Studying the rise of Nazism in Germany, this new report by Kristian Blickle at the Federal Reserve Bank of New York draws a link between those regions worst affected by the 1918 flu pandemic and increased extremist voting.
The source of the work is critical. It is not a left-wing thinktank that can be attacked on partisan lines as being radical. It comes out of an institution at the very heart of capitalism, no less than one of the 12 Federal Reserve Banks of The United States of America.
I recommend readers to take in the full work, but extract the following key quotes to whet the reader’s appetite:
…inﬂuenza deaths of 1918 are correlated with an increase in the share of votes won by right-wing extremists, such as the National Socialist Workers Party (aka. the Nazi Party), in the crucial elections of 1932 and 1933… (Page 1)
following Voigtländer and Voth (2012a), we show that the correlation between inﬂuenza mortality and the vote share won by right-wing extremists is stronger in regions that had historically blamed minorities, particularly Jews, for medieval plagues… Moreover, the disease may have fostered a hatred of “others”, as it was perceived to come from abroad. An increase in foreigner/minority hate has been shown by Cohn (2012) or Voigtländer and Voth (2012a) to occur during some severe historical plagues. Regions more affected by the pandemic may have gravitated towards political parties aligned with anti minority sentiment… (Page 3)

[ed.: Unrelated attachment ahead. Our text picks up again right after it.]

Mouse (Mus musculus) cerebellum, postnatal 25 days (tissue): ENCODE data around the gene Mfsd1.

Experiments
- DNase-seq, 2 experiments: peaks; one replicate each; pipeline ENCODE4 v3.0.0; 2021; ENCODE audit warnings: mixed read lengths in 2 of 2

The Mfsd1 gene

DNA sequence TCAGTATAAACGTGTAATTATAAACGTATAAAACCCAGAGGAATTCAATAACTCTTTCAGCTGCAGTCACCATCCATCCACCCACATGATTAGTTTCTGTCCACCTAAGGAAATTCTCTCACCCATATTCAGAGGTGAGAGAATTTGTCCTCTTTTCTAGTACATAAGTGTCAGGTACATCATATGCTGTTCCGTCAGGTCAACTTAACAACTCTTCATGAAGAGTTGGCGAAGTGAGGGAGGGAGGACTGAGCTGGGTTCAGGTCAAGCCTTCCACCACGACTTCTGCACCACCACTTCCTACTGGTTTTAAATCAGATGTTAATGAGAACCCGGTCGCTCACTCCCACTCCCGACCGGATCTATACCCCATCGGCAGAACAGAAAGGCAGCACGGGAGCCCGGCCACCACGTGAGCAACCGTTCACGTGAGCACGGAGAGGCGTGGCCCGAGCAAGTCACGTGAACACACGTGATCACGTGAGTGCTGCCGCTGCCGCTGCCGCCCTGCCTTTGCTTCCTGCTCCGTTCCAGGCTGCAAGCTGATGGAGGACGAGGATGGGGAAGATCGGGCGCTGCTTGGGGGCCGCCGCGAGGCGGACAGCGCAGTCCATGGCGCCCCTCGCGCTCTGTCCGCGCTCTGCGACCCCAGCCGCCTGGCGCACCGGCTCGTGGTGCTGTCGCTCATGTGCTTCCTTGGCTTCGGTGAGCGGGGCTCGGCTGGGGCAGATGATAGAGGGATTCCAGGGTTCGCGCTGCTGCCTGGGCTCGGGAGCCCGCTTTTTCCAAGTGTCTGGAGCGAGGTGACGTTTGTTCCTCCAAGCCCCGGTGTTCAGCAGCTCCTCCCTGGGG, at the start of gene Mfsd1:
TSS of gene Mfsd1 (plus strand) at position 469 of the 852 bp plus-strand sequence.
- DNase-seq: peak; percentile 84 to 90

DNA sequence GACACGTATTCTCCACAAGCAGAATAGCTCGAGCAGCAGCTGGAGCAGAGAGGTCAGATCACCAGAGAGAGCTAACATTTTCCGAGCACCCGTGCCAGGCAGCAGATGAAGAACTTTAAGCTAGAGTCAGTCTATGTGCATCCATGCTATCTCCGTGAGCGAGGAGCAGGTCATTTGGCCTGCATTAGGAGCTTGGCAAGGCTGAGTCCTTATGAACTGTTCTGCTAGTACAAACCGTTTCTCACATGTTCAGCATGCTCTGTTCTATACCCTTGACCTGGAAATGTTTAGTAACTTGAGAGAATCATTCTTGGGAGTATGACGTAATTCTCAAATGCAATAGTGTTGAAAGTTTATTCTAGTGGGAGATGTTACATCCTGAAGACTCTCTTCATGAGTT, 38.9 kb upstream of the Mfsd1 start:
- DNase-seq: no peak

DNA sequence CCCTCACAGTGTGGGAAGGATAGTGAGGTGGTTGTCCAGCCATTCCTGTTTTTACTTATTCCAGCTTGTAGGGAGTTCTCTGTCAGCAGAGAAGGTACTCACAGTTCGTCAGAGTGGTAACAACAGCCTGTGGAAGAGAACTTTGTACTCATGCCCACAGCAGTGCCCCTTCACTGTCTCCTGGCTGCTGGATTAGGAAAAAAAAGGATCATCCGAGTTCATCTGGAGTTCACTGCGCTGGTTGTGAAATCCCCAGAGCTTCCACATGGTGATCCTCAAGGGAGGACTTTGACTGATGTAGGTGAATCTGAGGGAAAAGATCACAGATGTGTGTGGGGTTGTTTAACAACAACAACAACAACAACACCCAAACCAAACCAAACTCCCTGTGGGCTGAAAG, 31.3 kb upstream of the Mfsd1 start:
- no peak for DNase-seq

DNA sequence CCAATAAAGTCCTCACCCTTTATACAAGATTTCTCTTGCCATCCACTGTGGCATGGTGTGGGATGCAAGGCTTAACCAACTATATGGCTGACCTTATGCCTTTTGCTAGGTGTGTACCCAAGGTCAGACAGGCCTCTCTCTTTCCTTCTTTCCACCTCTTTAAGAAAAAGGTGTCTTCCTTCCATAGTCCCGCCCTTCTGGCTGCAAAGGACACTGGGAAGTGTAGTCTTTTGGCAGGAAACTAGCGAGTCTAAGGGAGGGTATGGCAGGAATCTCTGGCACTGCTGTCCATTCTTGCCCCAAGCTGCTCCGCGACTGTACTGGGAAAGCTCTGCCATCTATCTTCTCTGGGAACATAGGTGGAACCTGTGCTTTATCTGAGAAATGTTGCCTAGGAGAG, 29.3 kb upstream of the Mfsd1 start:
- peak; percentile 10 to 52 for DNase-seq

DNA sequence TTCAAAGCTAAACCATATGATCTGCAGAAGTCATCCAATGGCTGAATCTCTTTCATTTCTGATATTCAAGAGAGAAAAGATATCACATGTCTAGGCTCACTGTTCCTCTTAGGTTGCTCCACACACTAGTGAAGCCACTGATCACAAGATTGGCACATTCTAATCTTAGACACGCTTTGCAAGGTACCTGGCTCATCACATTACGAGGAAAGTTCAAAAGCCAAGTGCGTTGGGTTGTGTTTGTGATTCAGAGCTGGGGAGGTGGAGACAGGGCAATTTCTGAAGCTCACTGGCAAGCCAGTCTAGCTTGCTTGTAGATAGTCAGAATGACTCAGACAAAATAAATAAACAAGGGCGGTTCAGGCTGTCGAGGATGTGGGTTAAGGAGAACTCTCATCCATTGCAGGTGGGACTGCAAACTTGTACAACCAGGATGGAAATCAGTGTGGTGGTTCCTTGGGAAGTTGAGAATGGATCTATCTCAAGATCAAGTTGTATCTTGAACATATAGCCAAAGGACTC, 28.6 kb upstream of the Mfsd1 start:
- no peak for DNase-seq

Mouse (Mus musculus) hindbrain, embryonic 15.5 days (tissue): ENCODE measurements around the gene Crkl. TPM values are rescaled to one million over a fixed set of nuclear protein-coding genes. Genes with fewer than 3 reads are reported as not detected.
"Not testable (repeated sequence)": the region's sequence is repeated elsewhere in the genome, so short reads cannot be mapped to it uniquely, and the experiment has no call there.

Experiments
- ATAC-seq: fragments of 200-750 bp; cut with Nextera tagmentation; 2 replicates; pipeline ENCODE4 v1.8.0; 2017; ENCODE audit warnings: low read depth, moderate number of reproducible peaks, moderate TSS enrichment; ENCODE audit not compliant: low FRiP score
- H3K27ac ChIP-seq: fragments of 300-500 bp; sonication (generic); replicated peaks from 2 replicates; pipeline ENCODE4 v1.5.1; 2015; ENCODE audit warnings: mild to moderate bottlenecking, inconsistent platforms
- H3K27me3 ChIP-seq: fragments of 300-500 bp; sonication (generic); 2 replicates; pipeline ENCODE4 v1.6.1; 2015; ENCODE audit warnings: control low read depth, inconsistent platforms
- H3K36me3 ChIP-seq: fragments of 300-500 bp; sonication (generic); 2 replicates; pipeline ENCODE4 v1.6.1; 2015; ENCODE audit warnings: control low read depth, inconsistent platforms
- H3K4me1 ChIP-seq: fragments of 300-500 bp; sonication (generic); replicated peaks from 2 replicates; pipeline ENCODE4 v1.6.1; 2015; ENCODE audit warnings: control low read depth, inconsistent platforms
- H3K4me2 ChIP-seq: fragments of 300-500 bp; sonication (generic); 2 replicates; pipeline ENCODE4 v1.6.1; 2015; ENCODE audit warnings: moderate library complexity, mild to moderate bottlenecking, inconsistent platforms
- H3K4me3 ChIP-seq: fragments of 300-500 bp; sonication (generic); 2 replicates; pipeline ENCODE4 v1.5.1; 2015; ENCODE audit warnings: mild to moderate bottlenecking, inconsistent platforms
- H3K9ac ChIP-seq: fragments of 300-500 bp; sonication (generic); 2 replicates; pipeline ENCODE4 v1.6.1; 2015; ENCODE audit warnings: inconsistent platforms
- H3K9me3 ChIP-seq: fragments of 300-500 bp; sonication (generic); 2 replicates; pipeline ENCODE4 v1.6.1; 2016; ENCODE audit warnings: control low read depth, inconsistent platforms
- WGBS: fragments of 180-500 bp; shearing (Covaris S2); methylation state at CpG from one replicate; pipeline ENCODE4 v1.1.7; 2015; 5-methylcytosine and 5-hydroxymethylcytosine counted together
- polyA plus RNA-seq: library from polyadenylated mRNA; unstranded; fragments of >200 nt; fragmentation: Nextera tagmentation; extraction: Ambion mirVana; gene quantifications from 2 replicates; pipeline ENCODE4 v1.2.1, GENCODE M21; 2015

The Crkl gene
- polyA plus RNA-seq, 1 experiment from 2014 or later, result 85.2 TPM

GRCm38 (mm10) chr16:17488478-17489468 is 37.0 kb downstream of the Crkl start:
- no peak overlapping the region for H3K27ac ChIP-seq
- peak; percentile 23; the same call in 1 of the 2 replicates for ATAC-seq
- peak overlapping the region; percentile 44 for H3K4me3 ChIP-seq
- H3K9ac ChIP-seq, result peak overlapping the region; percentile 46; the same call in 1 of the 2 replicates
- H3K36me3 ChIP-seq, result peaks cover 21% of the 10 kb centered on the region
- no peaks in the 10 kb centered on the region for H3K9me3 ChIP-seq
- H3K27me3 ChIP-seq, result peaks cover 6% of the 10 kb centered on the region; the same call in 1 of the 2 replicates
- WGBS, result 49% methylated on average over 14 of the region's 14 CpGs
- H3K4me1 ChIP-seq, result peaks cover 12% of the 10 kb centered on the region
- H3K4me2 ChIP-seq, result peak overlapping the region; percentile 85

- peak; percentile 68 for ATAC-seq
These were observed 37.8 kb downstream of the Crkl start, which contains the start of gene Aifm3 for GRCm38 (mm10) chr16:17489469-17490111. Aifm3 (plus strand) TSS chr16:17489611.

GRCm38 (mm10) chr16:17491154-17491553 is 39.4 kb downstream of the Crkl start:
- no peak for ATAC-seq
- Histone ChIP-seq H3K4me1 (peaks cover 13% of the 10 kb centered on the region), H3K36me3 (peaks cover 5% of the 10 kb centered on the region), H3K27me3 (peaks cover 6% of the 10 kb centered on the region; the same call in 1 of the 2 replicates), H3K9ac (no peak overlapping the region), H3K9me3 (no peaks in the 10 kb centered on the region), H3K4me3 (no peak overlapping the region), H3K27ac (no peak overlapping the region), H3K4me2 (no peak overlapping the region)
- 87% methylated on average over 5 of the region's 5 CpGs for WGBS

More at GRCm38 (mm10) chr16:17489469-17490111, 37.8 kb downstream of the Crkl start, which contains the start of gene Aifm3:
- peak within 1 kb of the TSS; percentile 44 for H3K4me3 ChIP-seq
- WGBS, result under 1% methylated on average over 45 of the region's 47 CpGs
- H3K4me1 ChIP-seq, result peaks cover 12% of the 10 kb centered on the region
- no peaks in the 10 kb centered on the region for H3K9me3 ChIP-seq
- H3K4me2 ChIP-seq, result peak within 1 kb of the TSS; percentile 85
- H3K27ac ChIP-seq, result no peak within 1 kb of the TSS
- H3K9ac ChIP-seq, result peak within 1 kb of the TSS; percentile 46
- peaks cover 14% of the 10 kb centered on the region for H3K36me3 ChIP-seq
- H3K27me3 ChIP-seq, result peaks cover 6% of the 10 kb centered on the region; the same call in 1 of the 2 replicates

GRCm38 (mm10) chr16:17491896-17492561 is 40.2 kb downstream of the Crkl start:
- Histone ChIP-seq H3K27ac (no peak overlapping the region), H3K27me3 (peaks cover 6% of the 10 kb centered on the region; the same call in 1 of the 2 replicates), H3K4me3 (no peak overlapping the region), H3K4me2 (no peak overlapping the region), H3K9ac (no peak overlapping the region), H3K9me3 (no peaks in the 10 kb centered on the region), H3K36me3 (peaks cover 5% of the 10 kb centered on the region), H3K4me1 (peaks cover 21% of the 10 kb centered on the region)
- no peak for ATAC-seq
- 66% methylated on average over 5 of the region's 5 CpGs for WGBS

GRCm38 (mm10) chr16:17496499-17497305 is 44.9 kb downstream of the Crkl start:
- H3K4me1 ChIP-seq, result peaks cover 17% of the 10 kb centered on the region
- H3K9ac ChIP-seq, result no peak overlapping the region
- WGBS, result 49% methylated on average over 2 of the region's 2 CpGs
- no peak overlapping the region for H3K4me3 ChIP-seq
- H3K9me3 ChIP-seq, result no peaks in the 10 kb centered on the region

Voigtländer and Voth (2012a) and Voigtländer and Voth (2012b) highlight the importance of antisemitism in driving extremist voters. Importantly, they show how persistent certain sentiments, especially those pertaining to hate of “others” (such as antisemitism), can be. (Page 4)
We show that the deaths brought about by the inﬂuenza pandemic of 1918-1920 profoundly shaped German society going forward… we also show that inﬂuenza deaths themselves had a strong effect on the share of votes won by extremists, speciﬁcally the extremist national socialist party. This effect dominates many other effects and is persistent even when we control for the inﬂuences of local unemployment, city spending, population changes brought about by the war, and local demographics or when we instrument for inﬂuenza mortality. The same patterns were not observable for the votes won by other extremist parties, such as the communists. Our results are striking in part because they are robust to a large battery of alternate speciﬁcations despite being based on a relatively small sample
This adds another layer of complexity to decisions on opening up economies in spite of the presence of COVID-19 in communities and thus increasing the affects of the COVID-19 pandemic.
Moreover it adds empirical underpinning to what many of us have long understood and which formed the underlying theme of my first paper on COVID-19, “Social Cohesion: The Best Vaccine Against Crises“, and which informs all of my writing on MacroEdgo.
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© Copyright Brett Edgerton 2020